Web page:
19. Style Program Layer ITS • Space Negotiations • Request and allocate screen space • Per unit based on its requirements • 3 Step Process • Determine space requirement for each unit(by doing a depth first, left-to-right traversal of a frame) • (optional) Adjust space for children • Assign a specific location to each object(a second tree traversal, top down process that assigns each unit a position) Model-based User Interfaces

  20. EXPO 92 Visitor Information System ITS • What will it do? • Offer information: • Maps and directions for navigating • Up-to-the-minute schedule of events • Background information on participants • Offer services: • Person-to-person and group messaging • Automated restaurant reservations • Public opinion polling • Lost family member locator • Networked games for offpeak hours Model-based User Interfaces

  21. EXPO 92 Visitor Information System (2) ITS • User Requirements • Support multiple languages • Work for inexperienced computer users • Operable with little or no training • Visually attractive, use multiple types of media (text, graphics, images) • Developer Requirements • Integrate application functions developed in geographically dispersed locations (NY, Seville) • Maintain working prototypes that promote an image of a high quality product. Model-based User Interfaces

  22. EXPO 92 Visitor Information System (3) ITS Title Navigation/ Options Hotspot LanguageChoices Model-based User Interfaces

  23. Discussion ITS • Layering • Address the problem of creating: • Application-specific interaction techniques • Generating all interface in the UIMS • General-Purpose Production Systems • Style rules are not simple to write and understand • Easier than general purpose expert systems (OPS-5) • Dialog Workbenches • Some additional work on making application work for the application expert easier. Model-based User Interfaces

  24. Conclusion ITS • ITS Architecture = four layers • Action • Dialog • Style Rules • Style Program • ITS is capable of highly interactive applications • Dialog and style rule layers can be extended • Dialog -> more powerful language • Rule -> new type mechanism (algorithm for recognizing general types instead of exact matches) Model-based User Interfaces

  25. Introduction HUMANOID Overview Modeling Language Designer’s Interface Related Work Application Model Presentation Templates Adding Parts Specifying Part Input Specifying Layout Behavior Templates Iteration Conditionality Conclusions Beyond Interface Builders: Model-based interface tools Model-based User Interfaces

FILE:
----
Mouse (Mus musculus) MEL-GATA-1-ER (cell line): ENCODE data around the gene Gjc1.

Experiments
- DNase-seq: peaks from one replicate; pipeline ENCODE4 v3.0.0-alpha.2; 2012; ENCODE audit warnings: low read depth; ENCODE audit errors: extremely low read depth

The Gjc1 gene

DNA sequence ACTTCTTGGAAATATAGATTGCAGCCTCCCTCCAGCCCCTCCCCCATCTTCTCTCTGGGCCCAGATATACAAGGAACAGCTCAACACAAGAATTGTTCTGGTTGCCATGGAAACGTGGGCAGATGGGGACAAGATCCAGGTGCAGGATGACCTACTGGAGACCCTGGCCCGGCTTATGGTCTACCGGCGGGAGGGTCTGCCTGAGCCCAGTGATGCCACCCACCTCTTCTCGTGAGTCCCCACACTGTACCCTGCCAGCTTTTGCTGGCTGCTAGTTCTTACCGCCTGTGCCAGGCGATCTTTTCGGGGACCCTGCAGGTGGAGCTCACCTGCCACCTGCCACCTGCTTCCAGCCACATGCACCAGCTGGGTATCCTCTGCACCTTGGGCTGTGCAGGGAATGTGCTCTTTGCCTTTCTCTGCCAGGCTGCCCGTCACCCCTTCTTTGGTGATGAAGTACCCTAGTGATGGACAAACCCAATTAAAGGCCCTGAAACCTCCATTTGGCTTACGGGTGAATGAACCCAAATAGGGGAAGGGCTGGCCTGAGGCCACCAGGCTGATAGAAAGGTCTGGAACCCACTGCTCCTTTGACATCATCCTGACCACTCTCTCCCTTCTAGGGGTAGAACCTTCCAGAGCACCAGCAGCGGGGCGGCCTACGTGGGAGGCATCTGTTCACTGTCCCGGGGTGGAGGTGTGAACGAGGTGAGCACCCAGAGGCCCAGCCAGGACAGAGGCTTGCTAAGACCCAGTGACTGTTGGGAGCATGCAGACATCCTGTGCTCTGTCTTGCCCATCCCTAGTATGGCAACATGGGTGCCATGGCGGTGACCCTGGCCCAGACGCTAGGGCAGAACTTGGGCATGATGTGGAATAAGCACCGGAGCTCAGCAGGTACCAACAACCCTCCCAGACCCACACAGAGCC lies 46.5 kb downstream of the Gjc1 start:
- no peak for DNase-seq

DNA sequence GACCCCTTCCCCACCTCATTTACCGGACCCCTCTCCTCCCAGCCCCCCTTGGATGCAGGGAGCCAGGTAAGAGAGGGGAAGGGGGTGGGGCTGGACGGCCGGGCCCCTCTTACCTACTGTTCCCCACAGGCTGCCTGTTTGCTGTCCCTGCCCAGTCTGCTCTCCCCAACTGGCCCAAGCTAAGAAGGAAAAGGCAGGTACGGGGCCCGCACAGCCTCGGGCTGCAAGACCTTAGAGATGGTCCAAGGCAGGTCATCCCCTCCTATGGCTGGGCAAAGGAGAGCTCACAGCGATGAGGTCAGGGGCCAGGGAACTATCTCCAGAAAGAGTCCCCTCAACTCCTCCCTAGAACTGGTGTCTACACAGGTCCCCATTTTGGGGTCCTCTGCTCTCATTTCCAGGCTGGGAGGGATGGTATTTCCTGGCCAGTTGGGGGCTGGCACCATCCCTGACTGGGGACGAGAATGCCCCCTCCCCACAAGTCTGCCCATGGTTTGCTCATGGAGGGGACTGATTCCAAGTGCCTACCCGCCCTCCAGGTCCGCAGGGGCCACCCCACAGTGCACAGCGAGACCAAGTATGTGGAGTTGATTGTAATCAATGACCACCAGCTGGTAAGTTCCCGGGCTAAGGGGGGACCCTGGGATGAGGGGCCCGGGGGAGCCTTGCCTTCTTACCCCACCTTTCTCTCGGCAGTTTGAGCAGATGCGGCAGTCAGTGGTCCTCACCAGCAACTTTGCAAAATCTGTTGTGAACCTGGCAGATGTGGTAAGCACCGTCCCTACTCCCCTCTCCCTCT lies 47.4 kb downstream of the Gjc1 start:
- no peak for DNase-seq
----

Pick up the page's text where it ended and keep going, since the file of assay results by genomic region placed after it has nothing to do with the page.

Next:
26. Beyond ... Introduction • Purpose: • To create a better interface builder • Why? Current interface builders don’t do enough (only menus and dialogue boxes) • Satisfy Complex Interface Requirements: • Data with Complex Structure • Heterogeneous Data • Variable Amounts of Data • Time Varying Data • To make interface builders more expressive Model-based User Interfaces

  27. Beyond ... Introduction (2) • HUMANOID Contribution • Supports the afore mentioned interface requirements • Modeling Language that has: • Abstraction Mechanism • Composition Constructs • Iteration Constructs • Conditional Constructs Model-based User Interfaces

  28. Beyond ... Humanoid Modeling Language • Declarative Modeling Language • 5 Semi-independent Dimensions 1. Application semantics • Objects and operations • Defines the domain • Referenced by 2-4 2. Presentation • Defines visual appearance of interface 3. Behavior • Defines input for each object • And their effect on the application 4. Dialogue sequencing 5. Action side-effects Model-based User Interfaces

  29. Beyond ... Designer’s Interface • Multi-Window Layout (Figure 2): • Part Editor • Presentation Template Structure • Layout Editor • Object Browser (data structures) • The Interface (in it’s current state) • Designed such that: • All features of design are visible and changeable • Example interfaces are editable views of the model • All views of the design are linked together (interactive design) Model-based User Interfaces